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like him, they could not see the hole in Syria, through which Deucalion's deluge retired into the earth, in all its original proportions. Their powers of vision were unlimited. But they were more prone to narrate than to enquire, and it is astonishing what an amount of very conscientious absurdity may in that manner be produced. The man who merely glances at the landscape as he skims over the roads or sails along the rivers of a country, ought to beware how he reasons about soil and productions. He would probably very much mislead a settler. Yet is this very traveller the most dogmatical and opinionated person in the universe. He trusts exactly those impressions which, in all the ordinary affairs of life, are scrutinised with jealousy, and seldom acted upon without revision, by men of shrewdness and experience. They form his premises-false in fact, or so imperfectly apprehended as scarcely to exhibit one quality of truth; his results must of course be essentially false in doctrine. If he ever distrusts himself he is soon over-convinced by his own vehemency of assertion, as great liars are, by dint of repetition, compurgators to their own consciences. Such men, fresh from London and De Lolme, study no strange constitutions. If the institutions of a foreign country diverge from those of their own, by so much they set them down inferior. They pull out their guage and mark the difference. They carry the statutory standard in their pocket, and, like the inspector of weights and measures, will not hear an argument upon its correctness. It has the Tower stamp upon it, and that is enough for them.
America has had her share, and more than her share, of such supercilious visitants. Simple and unsuspecting as youth always is, in nations as well as in individuals, somewhat elated too, perchance, and vain with her recent acquisitions of the emblems of empire, with all the virtues and many of the weaknesses of a young heir just come to his estate, she received and welcomed them with open-hearted confidence and affection. She looked not for a spy upon the sanctity of her householdgods in the stranger that sat within her gates. She scarce supposed that the hand of a clumsy servant, like the claws of the harpies, could utterly mar and defile the feast which honest hospitality had provided. She lacked, as she well knew, the diadem and the mitre, the sumptuousness of crown and crosier, and the dim aisle of the lofty cathedral. But she had patriotic hearts, (one above all whose very ashes are holy,)-a history which, though brief, was not altogether ignoble, since it comprised the annals of self-denying virtue and of that courage which knew how to vanquish the intensity of human passion by the loftiness of the human will. She boasted not of her faith, since her faith forbade it; but she sprang from the
· loins of pilgrims, whose graves are still green in the land, and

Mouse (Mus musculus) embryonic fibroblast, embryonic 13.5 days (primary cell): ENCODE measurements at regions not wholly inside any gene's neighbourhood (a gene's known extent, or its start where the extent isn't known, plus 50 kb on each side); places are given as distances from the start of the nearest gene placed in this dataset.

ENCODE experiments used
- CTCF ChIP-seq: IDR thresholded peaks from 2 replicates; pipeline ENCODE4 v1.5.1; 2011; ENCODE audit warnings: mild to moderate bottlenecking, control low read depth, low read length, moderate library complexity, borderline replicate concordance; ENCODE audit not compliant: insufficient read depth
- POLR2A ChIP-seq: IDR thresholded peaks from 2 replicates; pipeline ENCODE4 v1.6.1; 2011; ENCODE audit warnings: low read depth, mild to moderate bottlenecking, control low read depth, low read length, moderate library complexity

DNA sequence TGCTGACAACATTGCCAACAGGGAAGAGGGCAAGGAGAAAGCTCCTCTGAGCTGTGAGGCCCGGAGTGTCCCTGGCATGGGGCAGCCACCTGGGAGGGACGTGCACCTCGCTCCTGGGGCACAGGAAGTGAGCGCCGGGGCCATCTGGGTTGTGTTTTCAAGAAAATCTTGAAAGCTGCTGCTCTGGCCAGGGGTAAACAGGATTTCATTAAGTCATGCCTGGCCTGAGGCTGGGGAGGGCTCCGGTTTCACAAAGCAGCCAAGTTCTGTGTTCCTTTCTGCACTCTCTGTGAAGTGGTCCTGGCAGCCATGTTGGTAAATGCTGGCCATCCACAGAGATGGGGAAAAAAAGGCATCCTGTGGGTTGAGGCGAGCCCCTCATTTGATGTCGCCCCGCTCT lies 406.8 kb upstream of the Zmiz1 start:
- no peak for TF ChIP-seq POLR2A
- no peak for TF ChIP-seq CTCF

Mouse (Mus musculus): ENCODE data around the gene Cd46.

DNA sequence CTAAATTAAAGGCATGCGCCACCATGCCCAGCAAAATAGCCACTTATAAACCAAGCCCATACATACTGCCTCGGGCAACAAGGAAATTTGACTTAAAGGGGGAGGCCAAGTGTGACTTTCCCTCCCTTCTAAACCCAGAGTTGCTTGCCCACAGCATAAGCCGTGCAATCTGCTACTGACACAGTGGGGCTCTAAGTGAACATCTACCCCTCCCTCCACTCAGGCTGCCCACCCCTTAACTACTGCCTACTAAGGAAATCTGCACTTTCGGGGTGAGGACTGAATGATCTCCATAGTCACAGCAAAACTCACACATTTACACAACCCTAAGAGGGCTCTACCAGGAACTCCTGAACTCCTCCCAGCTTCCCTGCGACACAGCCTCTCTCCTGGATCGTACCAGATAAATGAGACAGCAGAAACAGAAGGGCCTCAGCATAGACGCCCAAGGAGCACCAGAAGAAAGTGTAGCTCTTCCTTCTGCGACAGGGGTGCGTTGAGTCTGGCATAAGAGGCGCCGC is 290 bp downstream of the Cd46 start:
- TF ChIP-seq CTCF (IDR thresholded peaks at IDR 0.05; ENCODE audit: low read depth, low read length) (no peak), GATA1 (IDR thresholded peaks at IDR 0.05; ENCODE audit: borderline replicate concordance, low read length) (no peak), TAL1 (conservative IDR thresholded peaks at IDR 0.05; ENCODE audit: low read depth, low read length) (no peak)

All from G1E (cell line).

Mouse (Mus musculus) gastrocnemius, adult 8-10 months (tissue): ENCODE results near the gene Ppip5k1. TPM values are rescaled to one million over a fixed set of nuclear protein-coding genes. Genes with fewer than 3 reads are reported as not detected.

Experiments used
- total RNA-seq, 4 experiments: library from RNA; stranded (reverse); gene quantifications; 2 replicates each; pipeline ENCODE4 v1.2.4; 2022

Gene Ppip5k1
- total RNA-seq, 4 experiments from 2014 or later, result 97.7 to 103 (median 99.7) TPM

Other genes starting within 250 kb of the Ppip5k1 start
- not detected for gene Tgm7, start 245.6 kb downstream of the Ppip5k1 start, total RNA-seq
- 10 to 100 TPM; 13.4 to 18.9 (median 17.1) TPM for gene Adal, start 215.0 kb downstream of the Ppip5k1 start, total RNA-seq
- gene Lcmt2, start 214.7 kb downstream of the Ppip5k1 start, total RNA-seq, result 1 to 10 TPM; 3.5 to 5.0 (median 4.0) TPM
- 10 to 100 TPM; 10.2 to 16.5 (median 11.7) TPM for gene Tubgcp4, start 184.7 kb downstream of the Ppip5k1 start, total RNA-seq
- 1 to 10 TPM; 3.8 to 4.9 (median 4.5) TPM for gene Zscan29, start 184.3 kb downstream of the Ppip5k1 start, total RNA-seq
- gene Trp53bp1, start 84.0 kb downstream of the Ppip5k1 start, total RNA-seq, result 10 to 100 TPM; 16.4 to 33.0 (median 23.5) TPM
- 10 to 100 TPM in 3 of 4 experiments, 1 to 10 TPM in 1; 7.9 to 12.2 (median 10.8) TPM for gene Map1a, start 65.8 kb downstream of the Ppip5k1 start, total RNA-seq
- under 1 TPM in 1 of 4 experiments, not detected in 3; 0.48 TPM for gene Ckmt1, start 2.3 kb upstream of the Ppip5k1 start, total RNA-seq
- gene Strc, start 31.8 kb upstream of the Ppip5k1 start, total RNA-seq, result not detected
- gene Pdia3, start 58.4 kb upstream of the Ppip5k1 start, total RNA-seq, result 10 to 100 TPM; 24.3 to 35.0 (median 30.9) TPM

for whose memories she brings an annual tribute of thanksgiving. Contented with her homely institutions, she determined to preserve them, because they were the firstlings of her heart, and endeared to her by the recollection of anxiety and danger. She valued them, moreover, as much in the light of reason as from the instinct of affection. They were, in her eyes, indispensable for the preservation of those principles on whose truth she had gaged her all. They were the leaden casket which concealed her jewel,—the shrine which contained her god.
These were the peculiar possessions which a young nation had, and still has to offer to the consideration of a stranger, whose desire to study for himself the polity of a distànt country may lead him hither. In our own view, they offer something not altogether contemptible to a liberal and investigating spirit, coupled, though they may be, with little of the physical grandeur which feudality and superstition have borrowed from art to deck the bosom of Europe,---little of the circumstance which royalty loves to dispense, and which loyalty is prone and proud to boast of,-little of the grace and elegance which are the best offspring of privilege and wealth. With a confidence, sometimes, no doubt, almost arrogant, we overpraised (we could not over-value) our own institutions. We could not alogether appreciate our own defects. The tower which we aspired to build had its base on a site so lofty that its proportions were partially concealed, --its head was already among the clouds,-caput inter nubila condit. We had no eminence from which to overlook it. Yet might the grandeur of the design and the boldness of the execution have a little tempered the ridicule of critics whose taste had been formed on different models. They should not have forgotten that simplicity is the main element of beauty as well as of strength, and that the ornaments with which modern society is overlaid are not coeval with its structure, but superinduced as time or occasion produced or exhibited defects. When a nation is to be created and the fate of a long posterity to be settled, men breathe more freely after they have fixed its corner-stone upon some grand and comprehensive principle ;-—to do this is no child's play at card-houses, as some of us have seen, and our forefathers have told us,- it is the work of giants.
With us that principle was sought in the sovereignty of the people, as the source of power-in the empire of enlightened thought, expressed and recorded, as opposed to the fluctuating rule of force or prerogative, and in the dominion of laws emanating from the consent of the governed. Its enforcement and sanction are found in no romantic abstraction-neither in Plato, nor Harrington, nor Sidney-in no real example of
ancient or modern democracy (so miscalled); not in the volatile flexibility of Athens; nor in the political stoicism of Rome, great only in the poor security of human virtue ; nor in the stern rule of the laws of hate and fear and malignant jealousy which distinguished the Adriatic commonwealth, unnaturally strong in the still poorer security of human infirmity; nor yet in the turbulent liberty of the modern Free Towns--free only in their power to fight for the choice of a master, to part a livery, or espouse a faction, on scarcely more intelligible differences than the green or blue symbols of the champions and charioteers of the Byzantine circus; not in any nor in all these, nor in the polity of other cognate societies, but in the ethics of experience, and the lessons of history, which teach that to reconcile the interest and the duty of men, to make the passions subservient to the reason, to reduce the evil principle to a subordinate instead of an antagonist power to the goodco-working instead of counterworking-is to solve the great problem in the philosophy of politics, and to establish a rule of dominion whose duration can only cease with the structure of our humanity.